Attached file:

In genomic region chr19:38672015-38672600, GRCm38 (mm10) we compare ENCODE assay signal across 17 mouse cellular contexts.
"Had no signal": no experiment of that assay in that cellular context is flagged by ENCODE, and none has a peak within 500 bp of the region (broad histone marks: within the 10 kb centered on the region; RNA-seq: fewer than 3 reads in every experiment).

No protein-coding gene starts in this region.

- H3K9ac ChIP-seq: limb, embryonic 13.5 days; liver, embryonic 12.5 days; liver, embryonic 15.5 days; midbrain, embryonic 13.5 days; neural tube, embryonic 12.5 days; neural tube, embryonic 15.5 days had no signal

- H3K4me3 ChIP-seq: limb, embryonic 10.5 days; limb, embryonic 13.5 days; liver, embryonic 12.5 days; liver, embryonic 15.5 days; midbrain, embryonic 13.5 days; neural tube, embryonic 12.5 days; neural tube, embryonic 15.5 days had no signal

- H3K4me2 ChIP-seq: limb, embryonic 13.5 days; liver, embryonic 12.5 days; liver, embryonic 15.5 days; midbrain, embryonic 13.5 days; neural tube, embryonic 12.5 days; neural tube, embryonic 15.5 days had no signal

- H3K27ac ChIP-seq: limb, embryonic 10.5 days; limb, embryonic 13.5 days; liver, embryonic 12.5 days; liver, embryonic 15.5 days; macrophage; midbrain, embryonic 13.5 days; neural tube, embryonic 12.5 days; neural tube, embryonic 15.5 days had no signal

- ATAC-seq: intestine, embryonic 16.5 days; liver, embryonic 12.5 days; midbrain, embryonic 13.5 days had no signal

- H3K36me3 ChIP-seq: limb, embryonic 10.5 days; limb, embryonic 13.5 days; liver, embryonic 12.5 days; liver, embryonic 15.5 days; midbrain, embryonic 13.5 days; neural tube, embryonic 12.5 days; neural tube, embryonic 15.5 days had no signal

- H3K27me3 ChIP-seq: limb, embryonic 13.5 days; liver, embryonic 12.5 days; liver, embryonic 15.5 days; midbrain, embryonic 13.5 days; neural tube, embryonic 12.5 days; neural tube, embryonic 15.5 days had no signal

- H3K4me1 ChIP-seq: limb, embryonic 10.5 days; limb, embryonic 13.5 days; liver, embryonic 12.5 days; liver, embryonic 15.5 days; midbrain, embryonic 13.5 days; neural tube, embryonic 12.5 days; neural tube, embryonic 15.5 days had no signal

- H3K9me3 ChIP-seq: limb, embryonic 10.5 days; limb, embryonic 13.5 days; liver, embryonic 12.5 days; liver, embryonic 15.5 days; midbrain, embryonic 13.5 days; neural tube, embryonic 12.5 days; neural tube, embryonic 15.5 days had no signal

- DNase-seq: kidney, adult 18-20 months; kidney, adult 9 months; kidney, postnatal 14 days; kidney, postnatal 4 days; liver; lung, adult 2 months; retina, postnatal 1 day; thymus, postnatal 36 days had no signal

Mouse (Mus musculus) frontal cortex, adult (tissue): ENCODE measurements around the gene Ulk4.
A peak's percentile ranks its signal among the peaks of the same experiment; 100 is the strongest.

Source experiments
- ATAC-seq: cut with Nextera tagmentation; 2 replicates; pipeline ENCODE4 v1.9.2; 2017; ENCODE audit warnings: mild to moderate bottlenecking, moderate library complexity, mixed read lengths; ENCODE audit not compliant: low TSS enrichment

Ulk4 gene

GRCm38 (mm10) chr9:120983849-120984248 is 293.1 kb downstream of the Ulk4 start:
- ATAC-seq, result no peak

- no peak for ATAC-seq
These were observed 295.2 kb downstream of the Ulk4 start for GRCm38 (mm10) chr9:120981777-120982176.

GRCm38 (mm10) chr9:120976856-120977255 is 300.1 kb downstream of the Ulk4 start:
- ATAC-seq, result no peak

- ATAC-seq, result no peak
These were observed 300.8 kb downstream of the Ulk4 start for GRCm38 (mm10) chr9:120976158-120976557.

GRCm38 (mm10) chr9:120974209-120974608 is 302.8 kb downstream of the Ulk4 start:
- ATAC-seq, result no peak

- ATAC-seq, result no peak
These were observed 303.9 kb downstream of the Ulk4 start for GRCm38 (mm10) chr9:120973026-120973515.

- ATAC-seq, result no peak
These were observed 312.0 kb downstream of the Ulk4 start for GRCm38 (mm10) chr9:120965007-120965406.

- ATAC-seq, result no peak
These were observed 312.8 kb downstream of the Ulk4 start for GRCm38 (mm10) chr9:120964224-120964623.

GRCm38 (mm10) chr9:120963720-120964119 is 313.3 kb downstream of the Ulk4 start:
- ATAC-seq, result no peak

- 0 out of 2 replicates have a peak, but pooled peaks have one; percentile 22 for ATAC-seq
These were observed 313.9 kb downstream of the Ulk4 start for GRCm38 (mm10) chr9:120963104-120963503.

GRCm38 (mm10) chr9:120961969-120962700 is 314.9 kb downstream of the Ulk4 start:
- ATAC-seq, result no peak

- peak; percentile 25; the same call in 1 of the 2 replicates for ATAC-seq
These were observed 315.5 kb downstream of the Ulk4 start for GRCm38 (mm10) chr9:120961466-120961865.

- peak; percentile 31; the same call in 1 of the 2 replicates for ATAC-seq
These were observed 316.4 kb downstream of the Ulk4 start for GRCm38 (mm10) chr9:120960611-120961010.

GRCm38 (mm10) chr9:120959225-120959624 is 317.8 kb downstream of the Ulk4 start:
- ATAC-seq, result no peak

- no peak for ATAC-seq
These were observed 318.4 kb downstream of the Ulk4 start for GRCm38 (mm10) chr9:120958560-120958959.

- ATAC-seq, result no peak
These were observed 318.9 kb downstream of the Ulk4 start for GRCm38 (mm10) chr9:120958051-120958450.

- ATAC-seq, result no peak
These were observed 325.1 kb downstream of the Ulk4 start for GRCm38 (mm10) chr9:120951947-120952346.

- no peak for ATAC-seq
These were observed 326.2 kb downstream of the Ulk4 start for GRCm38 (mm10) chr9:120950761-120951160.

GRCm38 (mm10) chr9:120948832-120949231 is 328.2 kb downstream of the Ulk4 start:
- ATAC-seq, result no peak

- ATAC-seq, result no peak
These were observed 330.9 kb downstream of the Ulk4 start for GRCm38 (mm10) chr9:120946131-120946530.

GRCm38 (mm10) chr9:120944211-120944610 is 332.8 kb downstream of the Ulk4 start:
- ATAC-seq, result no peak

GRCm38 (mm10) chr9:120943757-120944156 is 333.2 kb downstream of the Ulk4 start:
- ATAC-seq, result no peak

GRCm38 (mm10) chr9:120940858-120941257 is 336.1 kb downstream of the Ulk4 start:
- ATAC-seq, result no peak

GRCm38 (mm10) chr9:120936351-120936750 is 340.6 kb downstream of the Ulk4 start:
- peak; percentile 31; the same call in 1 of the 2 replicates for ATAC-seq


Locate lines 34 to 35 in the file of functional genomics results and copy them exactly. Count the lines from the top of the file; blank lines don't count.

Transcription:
These were observed 312.8 kb downstream of the Ulk4 start for GRCm38 (mm10) chr9:120964224-120964623.

GRCm38 (mm10) chr9:120963720-120964119 is 313.3 kb downstream of the Ulk4 start: